Why Don't You Play in Hell?


Action / Comedy

IMDb Rating 7.2 10 6,534


Downloaded times
May 11, 2020



720p.BLU 1080p.BLU
1.17 GB
Japanese 2.0
23.976 fps
129 min
P/S N/A / N/A
2.4 GB
Japanese 2.0
23.976 fps
129 min
P/S N/A / N/A

Movie Reviews

Reviewed by Grethiwha 9 / 10 / 10

Thank You, God of Movies

Beneath all my suffocating inhibitions, my inability to share my true feelings, my fear of doing what it is that I really want to do - there is a character somewhat akin to 'Hirata', in Sion Sono's 'Why Don't You Play in Hell?'. Here is a ridiculous and frankly insane character - a wannabe film director (and leader of the 'F**k Bombers' cinema club) who'll go to literally any length to realize his dreams and is not remotely discouraged by his complete lack of accomplishments over the past ten years. He's nuts, and yet my soul is frankly screaming for me to live my life with the same liberated, unashamed, energetic, joie d'vivre, that Hirata maintains in the face of it all... The spirit of the F**k Bombers! Before Sion Sono was a filmmaker, he was part of a poetry collective called 'Tokyo GAGAGA', that took their poetry screaming into the streets. 'GAGAGA', Sono's explained, is the 'sound of the soul'. By that same token, I've often felt that Sion Sono's characters are the soul, personified: their actions are crazy, over-the-top, and usually comically violent - they're not realistic, normal characters - and yet I see my own soul realistically reflected in his characters, more strongly than anyone else's. Like Kurosawa's 'Dreams', 'Why Don't You Play in Hell?' is autobiographical in the most uniquely and completely outlandish way. Hirata is Sono, from his early amateur filmmaking days, when he really did go round with his gang, calling themselves the F**k Bombers, playing Bruce Lee in the park, and being called an idiot by young children. That just about everything else in this movie is heavily fictionalized is pretty obvious, but just as Sono's characters don't reflect normal people, but capture their spirits, his story, if you consider it autobiographical, captures the spirit of his experience becoming a professional filmmaker. It's a movie about the spirit of movies, the spirit of filmmaking, and as Sono says, the 'love of 35mm'. It's also about a yakuza turf war. And there's some romance as well: a meek boy falls in love with a girl after seeing her shove a piece of broken glass through another guy's cheek with her tongue, and shortly gets over his own shyness. The movie is a crazily-ridiculous breathlessly-paced action-comedy, capturing the same punk rock energy as Sono's Love Exposure, and it's his most polished-looking film yet. It's a lighter affair than most of the movies he made before - the psycho-horrors and the Fukushima-dramas - but it's no less good; it's thoroughly entertaining from start to finish, and especially, everything after the F**k Bombers finally cross paths with the yakuza is pure genius. It's a movie that had me laughing, had me tapping my feet to the music (all written and composed by Sono himself), and had me grinning cheek-to-cheek the whole way through. And, like Sono's very best movies (Hazard, Love Exposure), it might have even inspired me, to loosen my inhibitions a little bit.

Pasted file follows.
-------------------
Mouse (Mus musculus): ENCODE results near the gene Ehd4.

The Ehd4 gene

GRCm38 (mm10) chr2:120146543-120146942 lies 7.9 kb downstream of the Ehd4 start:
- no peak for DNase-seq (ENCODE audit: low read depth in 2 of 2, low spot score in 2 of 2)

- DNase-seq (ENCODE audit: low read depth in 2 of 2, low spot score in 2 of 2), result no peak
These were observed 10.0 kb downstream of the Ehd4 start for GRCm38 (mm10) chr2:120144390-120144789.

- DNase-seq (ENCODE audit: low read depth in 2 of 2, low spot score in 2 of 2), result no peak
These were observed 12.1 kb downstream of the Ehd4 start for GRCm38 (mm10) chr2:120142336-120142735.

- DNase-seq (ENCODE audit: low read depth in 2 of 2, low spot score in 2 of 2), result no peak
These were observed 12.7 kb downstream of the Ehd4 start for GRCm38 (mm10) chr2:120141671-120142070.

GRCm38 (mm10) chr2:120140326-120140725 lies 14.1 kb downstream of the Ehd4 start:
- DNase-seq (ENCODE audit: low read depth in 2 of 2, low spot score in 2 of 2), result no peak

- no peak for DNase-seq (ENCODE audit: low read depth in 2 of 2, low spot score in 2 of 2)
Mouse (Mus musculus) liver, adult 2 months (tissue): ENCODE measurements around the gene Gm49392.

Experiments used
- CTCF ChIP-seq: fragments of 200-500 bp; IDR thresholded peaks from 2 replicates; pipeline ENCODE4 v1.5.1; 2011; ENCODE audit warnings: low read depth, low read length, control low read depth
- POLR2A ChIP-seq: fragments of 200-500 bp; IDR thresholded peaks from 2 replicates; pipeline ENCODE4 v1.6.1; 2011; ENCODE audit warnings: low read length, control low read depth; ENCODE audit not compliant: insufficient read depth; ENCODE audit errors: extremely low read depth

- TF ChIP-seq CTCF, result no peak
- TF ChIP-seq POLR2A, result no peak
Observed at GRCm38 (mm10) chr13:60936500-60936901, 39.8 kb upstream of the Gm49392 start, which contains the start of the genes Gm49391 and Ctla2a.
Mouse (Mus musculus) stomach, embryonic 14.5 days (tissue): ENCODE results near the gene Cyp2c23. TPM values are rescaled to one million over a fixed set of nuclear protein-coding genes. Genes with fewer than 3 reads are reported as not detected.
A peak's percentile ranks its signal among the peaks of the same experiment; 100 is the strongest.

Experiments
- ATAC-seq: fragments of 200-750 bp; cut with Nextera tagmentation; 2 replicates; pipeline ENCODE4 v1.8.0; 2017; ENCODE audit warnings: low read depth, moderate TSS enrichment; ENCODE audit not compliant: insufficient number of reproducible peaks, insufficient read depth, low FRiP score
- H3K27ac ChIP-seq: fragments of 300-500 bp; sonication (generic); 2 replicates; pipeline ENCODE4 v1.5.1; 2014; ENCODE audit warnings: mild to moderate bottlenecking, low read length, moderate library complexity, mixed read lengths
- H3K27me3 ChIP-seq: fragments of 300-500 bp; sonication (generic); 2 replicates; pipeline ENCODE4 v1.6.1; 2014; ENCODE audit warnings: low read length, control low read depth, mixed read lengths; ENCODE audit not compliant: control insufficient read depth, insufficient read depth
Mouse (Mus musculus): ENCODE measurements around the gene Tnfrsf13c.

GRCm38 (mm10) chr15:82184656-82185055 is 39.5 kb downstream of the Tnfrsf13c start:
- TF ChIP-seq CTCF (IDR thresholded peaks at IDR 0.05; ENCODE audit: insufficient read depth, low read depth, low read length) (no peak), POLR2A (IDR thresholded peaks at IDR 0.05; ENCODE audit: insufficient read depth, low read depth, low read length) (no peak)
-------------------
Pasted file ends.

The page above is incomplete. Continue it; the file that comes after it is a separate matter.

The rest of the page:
Reviewed by estebangonzalez10 8 / 10 / 10

An Extremely Bloody love letter to 35mm film